I first heard that my affiliate undergraduate application in Medicine at Cambridge university was not taken up by Lucy Cavendish, the college I so eagerly wanted to be a part of but had been picked from the pool by St Edmund’s College. I had mixed feelings as I had little knowledge of Eddies but ecstatic that despite not having met me, they were keen to offer me a place to achieve my childhood dream of becoming a doctor, a trauma surgeon! Maybe because they hadn’t met me and didn’t know what a challenge I could or would pose for them. The conditional offer required AS and A levels, qualifications I did not attain as I studied abroad but more than fulfilled having done several degrees that would surpass this requirement.
I was determined to achieve this and not let this get in the way! I enrolled for AS and A levels in biology, physics, chemistry and maths while completing my Masters in Medical Anthropology at Oxford University (the rivalry I know) and it was already December. It was hard work, but I managed to cover the material required and get enrolled in the community college for night classes. However, my A-level exam schedule clashed with my MSc exams regardless of which board I used or what country I tried to sit them in. I was stuck so I drove down to meet with Senior Tutor Dr Judith Bunbury rehearsing what I would say to convince her that I still deserve a chance and provide evidence that she may ask for. Everyone at Eddies was so friendly, especially Judith. Judith was approachable and a breath of fresh air. Within ten minutes, she said it was ridiculous that AS and A levels were a condition when I had university degrees in the sciences mentioned and studying for a Master’s at a reputable university in the UK. We had a long chat about Eddies and my goals, and I met other members of Eddies. I immediately knew I would not only fit in, but I would belong, thrive and love it! During my years at Eddies, we overcame many challenges and shared unforgettable moments with our small Eddies family.
I settled in well and got to meet many fellow students from all over the world. Margaret Bradley and Naomi were always available for hugs and coffee when things got rough, Ann Kaminski who was ambushed into being my college tutor became a great friend and close family. She helped me through bereavements, financial struggles and debilitating illnesses. Ann got me through not only graduation but continues to be a part of my foundation to this date. I bet she regrets sitting next to me at the matriculation dinner :). If you ever need someone to take down Mike Tyson in your corner, I would recommend Ann.
Eddies is home and family. Andy, our chef, and Marek ensured I got meals and snacks despite coming home late from the hospital. Anna and Naomi ensured I had someone to talk to when I faced various challenges upon my return from illness, Stuart Eves, my physiology supervisor, spent his free time working on my study skills and revision methods as I struggled upon my return. Moira helped me with different tasks that I found difficult coping with while reintegrating. Janusz, who hired me as a weekend receptionist, made it his mission to resolve issues that worried me. Tracey and Marcie who fed me and cleaned up after me when I was ill and brought me a hot drink when I was studying frantically. As a team and family, we managed to get me through something many, including myself, thought was impossible – achieving my dreams.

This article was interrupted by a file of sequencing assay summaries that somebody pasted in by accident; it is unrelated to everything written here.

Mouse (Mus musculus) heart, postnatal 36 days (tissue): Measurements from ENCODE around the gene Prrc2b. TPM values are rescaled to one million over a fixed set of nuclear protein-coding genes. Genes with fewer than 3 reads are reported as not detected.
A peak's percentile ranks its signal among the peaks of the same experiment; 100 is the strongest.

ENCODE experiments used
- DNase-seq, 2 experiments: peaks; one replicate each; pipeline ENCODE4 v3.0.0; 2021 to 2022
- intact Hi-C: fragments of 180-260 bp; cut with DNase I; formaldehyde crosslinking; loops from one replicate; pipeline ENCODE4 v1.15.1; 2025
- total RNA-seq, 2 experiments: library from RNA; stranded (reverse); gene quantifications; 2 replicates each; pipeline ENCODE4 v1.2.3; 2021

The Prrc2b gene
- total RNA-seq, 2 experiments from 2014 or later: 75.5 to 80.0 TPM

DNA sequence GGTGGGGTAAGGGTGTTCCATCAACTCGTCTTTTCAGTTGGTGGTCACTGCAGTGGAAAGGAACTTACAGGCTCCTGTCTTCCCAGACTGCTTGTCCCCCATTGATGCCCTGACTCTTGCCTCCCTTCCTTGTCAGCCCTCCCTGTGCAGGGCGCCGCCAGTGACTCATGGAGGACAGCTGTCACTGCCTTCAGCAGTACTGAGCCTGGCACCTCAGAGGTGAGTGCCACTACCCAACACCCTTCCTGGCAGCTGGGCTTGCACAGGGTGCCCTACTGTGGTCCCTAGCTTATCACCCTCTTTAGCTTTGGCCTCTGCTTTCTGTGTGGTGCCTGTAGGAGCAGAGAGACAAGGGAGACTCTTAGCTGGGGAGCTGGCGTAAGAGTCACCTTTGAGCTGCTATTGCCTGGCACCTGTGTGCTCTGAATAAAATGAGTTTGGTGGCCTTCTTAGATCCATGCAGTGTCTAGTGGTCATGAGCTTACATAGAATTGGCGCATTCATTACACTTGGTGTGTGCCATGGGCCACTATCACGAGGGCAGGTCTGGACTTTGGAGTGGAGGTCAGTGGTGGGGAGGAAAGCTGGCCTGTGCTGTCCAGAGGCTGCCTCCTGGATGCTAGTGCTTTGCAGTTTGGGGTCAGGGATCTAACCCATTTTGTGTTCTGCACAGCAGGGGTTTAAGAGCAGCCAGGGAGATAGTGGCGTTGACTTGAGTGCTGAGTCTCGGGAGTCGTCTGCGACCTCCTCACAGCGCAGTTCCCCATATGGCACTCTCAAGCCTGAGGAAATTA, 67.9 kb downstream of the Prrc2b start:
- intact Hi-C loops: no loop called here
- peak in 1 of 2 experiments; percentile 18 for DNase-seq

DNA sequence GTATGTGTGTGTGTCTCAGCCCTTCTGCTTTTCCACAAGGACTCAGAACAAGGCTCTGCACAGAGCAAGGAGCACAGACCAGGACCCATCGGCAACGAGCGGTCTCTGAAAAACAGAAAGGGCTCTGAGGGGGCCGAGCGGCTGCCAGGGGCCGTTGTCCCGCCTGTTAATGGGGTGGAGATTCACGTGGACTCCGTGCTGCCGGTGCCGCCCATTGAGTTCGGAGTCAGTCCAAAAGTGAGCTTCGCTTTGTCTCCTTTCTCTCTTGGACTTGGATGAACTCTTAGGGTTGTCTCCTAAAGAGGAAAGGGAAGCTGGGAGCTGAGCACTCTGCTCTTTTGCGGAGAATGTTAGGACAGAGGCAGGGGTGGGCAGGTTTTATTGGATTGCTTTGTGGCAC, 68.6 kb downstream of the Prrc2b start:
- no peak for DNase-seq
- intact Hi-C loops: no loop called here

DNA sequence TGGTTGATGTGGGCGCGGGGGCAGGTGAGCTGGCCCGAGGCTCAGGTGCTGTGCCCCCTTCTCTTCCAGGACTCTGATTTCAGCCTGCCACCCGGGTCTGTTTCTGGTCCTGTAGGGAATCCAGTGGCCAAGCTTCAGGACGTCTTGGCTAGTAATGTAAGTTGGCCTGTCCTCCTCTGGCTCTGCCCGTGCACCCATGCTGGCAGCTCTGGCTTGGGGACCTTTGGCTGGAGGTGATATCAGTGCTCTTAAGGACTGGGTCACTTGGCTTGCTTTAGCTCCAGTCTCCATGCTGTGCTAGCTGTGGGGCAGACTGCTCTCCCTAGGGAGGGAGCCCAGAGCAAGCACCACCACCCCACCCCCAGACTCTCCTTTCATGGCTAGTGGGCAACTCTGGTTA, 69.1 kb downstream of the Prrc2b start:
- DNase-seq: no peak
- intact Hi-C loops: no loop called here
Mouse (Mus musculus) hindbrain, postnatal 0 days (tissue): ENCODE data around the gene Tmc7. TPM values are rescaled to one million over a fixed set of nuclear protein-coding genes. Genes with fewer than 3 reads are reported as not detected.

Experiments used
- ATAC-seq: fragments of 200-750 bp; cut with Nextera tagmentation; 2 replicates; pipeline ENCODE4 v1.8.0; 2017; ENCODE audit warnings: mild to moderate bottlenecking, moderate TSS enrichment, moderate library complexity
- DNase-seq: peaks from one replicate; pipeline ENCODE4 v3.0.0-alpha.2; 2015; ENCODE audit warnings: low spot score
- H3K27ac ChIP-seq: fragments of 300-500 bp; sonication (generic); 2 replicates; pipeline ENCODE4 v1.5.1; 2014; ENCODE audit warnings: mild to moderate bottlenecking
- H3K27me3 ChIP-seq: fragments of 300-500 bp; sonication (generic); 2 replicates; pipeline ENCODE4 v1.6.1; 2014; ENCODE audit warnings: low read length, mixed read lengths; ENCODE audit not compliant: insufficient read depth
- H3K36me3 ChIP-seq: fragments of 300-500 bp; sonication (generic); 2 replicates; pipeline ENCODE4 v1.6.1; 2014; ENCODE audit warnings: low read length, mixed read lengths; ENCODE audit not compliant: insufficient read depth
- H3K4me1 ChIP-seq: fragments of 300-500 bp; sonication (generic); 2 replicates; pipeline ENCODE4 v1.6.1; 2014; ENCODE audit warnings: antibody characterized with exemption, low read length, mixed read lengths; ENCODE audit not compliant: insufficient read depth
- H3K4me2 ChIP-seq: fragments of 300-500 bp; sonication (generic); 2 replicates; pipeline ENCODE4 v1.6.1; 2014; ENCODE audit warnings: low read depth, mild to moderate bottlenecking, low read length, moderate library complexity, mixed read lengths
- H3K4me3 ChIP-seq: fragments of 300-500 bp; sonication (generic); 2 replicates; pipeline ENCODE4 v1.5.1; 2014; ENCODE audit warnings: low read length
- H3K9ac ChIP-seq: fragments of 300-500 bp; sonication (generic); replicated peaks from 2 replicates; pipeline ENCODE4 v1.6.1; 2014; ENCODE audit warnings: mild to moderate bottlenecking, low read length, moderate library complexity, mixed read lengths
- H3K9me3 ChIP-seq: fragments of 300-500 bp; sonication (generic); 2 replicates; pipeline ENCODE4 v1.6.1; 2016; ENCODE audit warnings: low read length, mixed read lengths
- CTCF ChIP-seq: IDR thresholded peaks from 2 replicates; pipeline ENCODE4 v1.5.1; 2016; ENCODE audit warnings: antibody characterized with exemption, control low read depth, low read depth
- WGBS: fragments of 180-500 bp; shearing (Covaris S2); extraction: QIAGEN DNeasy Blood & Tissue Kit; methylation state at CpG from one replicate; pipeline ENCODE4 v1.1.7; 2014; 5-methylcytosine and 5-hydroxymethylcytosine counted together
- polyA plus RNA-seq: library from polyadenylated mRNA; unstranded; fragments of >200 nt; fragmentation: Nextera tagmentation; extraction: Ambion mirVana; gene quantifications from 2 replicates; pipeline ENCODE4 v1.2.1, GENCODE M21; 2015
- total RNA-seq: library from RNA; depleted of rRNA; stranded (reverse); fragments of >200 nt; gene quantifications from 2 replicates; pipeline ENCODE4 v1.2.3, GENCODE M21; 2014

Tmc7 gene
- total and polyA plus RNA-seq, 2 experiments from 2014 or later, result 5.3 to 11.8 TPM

Eddies has been an integral part of my personal and professional life. Being small with initially 150 students that later grew to 450, we had the opportunity to get to know each other well, never being considered just a number or another student to the staff. Our coffee mornings and afternoons were a welcome break especially during Easter term when stresses were running high.
The many dinners in Bene’t house and Brian Heap kitchen with friends I still hold dear to this day. The laughter, the discussions around ethics, projects we have worked on and PhD theses continue to make me smile. Christmases spent organising potluck lunches for all who couldn’t afford to travel home to be with family. It was great fun and a cultural eye-opener.
I know from talking to my colleagues and fellow students, this isn’t the norm at any university. Many aspire to achieve a home away from home, but I can certainly say, Eddies and the staff and students that are Eddies certainly achieved it in my case. In addition, I must admit, I was certainly the problem child, not in the sense of personality or character but the challenges that life threw our way.
Eddies added not only to the intellectual and social stimulation that Cambridge university offered, and it has a lot to offer, but it presented many opportunities one may not consider without the nudge dished out by those who surround us. The beautiful, quiet and misty sunrises with the clanking of our oars when rowing, the excitement of bumps and the terrifying experience of ‘catching a crab’, playing football next to the orchard, being part of our beautiful Brereton twins’ lives and development, the meals with the many friendships that have endured. All opportunities our close-knit college offered. Eddies is truly a part of my family and continues to be with regular visits and playing a crucial part in my wedding.
I can’t express my immense heartfelt gratitude to Eddies for dragging and sometimes carrying me through one of the toughest and roughest times in my life and making it pleasurable and focused on achieving my dreams and goals. I hope that I make their sacrifices worthwhile in the long run.